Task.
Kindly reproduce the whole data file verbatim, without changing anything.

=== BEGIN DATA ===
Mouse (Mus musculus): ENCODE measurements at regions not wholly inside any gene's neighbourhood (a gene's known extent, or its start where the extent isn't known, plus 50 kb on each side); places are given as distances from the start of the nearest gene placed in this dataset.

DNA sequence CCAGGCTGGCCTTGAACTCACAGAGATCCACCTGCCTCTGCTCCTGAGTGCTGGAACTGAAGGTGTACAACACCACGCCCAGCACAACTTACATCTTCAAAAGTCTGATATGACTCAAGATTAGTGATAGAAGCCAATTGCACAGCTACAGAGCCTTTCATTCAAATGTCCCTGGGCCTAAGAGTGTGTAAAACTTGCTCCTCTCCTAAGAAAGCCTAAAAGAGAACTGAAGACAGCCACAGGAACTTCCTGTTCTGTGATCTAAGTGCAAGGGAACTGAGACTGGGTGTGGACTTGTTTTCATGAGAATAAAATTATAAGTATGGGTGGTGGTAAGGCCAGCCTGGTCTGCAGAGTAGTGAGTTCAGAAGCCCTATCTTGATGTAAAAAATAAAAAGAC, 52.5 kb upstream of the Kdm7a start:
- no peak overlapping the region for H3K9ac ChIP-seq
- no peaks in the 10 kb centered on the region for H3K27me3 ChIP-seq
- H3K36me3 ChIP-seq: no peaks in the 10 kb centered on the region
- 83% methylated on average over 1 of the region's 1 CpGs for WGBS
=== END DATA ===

Mouse (Mus musculus): ENCODE measurements at regions not wholly inside any gene's neighbourhood (a gene's known extent, or its start where the extent isn't known, plus 50 kb on each side); places are given as distances from the start of the nearest gene placed in this dataset.

DNA sequence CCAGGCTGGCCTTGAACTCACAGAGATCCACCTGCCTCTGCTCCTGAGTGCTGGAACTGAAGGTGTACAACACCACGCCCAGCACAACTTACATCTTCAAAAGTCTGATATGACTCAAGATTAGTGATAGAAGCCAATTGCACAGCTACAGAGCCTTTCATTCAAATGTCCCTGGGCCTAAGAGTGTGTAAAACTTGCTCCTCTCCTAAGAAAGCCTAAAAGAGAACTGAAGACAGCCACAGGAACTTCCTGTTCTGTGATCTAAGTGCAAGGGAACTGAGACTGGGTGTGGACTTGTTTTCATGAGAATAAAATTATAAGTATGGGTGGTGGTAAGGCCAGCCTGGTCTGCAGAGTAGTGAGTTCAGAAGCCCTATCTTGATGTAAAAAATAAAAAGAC, 52.5 kb upstream of the Kdm7a start:
- no peak overlapping the region for H3K9ac ChIP-seq
- no peaks in the 10 kb centered on the region for H3K27me3 ChIP-seq
- H3K36me3 ChIP-seq: no peaks in the 10 kb centered on the region
- 83% methylated on average over 1 of the region's 1 CpGs for WGBS